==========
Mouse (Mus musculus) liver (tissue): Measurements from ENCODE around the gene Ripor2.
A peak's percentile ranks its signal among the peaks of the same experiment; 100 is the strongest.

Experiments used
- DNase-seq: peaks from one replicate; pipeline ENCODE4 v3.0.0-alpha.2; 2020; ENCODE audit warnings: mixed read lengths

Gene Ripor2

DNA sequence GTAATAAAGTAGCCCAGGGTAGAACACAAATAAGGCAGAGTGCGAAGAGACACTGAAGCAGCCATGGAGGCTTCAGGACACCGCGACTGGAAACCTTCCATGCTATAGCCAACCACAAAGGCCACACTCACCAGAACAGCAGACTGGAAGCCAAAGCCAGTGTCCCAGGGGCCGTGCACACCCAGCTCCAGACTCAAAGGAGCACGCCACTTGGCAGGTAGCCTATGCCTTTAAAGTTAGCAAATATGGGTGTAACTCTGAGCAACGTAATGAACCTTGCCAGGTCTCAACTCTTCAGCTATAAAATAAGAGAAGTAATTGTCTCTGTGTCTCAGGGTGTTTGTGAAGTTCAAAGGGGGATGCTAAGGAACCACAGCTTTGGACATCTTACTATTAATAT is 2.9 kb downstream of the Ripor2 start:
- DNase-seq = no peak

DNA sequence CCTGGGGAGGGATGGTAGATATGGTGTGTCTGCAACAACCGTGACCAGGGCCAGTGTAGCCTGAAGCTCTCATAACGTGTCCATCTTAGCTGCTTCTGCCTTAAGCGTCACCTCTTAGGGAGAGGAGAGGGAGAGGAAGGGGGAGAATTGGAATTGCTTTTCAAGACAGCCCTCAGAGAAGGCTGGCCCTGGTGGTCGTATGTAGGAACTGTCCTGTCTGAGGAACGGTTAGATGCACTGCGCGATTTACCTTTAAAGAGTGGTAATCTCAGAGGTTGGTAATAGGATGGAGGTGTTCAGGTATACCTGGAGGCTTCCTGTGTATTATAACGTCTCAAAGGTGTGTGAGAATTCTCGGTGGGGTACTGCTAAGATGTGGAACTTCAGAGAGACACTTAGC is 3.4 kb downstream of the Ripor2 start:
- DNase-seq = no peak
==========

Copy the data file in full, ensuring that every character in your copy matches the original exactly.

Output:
Mouse (Mus musculus) liver (tissue): Measurements from ENCODE around the gene Ripor2.
A peak's percentile ranks its signal among the peaks of the same experiment; 100 is the strongest.

Experiments used
- DNase-seq: peaks from one replicate; pipeline ENCODE4 v3.0.0-alpha.2; 2020; ENCODE audit warnings: mixed read lengths

Gene Ripor2

DNA sequence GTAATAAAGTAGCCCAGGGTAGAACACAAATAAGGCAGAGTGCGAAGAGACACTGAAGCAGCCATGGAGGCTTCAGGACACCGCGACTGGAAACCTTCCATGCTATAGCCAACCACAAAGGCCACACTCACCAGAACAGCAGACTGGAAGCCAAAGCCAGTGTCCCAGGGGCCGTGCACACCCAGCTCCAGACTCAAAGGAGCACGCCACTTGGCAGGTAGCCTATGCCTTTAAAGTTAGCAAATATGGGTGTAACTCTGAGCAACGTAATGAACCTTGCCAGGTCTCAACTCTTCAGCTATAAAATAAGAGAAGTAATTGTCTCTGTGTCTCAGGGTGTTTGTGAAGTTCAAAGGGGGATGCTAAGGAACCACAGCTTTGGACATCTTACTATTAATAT is 2.9 kb downstream of the Ripor2 start:
- DNase-seq = no peak

DNA sequence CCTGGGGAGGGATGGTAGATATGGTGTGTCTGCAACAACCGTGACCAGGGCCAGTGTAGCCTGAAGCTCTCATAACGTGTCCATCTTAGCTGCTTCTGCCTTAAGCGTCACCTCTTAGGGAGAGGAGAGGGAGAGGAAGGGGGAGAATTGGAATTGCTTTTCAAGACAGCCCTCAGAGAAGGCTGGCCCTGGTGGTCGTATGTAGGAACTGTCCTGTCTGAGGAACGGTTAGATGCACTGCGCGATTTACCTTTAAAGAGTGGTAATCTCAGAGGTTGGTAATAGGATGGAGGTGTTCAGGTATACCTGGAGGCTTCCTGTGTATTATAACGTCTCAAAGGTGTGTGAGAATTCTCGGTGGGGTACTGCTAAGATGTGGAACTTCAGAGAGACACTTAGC is 3.4 kb downstream of the Ripor2 start:
- DNase-seq = no peak